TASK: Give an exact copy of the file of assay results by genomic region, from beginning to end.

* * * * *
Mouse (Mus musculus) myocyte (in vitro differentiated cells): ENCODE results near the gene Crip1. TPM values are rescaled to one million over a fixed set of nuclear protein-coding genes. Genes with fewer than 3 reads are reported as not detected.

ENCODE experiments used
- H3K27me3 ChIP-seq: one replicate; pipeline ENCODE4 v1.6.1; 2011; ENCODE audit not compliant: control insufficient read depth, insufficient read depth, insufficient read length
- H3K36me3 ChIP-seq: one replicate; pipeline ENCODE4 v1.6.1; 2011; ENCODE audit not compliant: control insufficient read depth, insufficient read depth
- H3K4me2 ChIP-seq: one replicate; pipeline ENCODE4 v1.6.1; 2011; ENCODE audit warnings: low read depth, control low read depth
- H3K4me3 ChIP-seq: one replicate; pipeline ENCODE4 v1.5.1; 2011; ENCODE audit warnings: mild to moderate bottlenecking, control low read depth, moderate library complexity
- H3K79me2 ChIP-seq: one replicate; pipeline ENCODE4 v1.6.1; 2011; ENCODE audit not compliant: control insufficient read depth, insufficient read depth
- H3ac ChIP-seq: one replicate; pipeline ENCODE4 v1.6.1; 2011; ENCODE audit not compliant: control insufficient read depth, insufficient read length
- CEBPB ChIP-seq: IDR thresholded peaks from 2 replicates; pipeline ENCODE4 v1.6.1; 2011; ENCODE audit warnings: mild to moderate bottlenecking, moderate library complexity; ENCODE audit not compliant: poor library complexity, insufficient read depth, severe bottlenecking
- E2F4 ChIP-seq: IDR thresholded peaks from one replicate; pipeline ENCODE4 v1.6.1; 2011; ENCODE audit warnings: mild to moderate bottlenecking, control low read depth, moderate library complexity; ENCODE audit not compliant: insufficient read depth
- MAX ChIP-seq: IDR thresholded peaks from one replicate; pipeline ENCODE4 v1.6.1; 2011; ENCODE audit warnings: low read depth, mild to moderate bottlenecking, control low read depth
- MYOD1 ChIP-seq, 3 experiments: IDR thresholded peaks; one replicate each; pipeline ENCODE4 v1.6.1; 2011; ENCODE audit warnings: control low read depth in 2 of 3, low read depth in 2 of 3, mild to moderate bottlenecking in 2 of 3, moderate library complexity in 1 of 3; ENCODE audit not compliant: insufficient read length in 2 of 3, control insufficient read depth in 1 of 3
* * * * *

Mouse (Mus musculus) myocyte (in vitro differentiated cells): ENCODE results near the gene Crip1. TPM values are rescaled to one million over a fixed set of nuclear protein-coding genes. Genes with fewer than 3 reads are reported as not detected.

ENCODE experiments used
- H3K27me3 ChIP-seq: one replicate; pipeline ENCODE4 v1.6.1; 2011; ENCODE audit not compliant: control insufficient read depth, insufficient read depth, insufficient read length
- H3K36me3 ChIP-seq: one replicate; pipeline ENCODE4 v1.6.1; 2011; ENCODE audit not compliant: control insufficient read depth, insufficient read depth
- H3K4me2 ChIP-seq: one replicate; pipeline ENCODE4 v1.6.1; 2011; ENCODE audit warnings: low read depth, control low read depth
- H3K4me3 ChIP-seq: one replicate; pipeline ENCODE4 v1.5.1; 2011; ENCODE audit warnings: mild to moderate bottlenecking, control low read depth, moderate library complexity
- H3K79me2 ChIP-seq: one replicate; pipeline ENCODE4 v1.6.1; 2011; ENCODE audit not compliant: control insufficient read depth, insufficient read depth
- H3ac ChIP-seq: one replicate; pipeline ENCODE4 v1.6.1; 2011; ENCODE audit not compliant: control insufficient read depth, insufficient read length
- CEBPB ChIP-seq: IDR thresholded peaks from 2 replicates; pipeline ENCODE4 v1.6.1; 2011; ENCODE audit warnings: mild to moderate bottlenecking, moderate library complexity; ENCODE audit not compliant: poor library complexity, insufficient read depth, severe bottlenecking
- E2F4 ChIP-seq: IDR thresholded peaks from one replicate; pipeline ENCODE4 v1.6.1; 2011; ENCODE audit warnings: mild to moderate bottlenecking, control low read depth, moderate library complexity; ENCODE audit not compliant: insufficient read depth
- MAX ChIP-seq: IDR thresholded peaks from one replicate; pipeline ENCODE4 v1.6.1; 2011; ENCODE audit warnings: low read depth, mild to moderate bottlenecking, control low read depth
- MYOD1 ChIP-seq, 3 experiments: IDR thresholded peaks; one replicate each; pipeline ENCODE4 v1.6.1; 2011; ENCODE audit warnings: control low read depth in 2 of 3, low read depth in 2 of 3, mild to moderate bottlenecking in 2 of 3, moderate library complexity in 1 of 3; ENCODE audit not compliant: insufficient read length in 2 of 3, control insufficient read depth in 1 of 3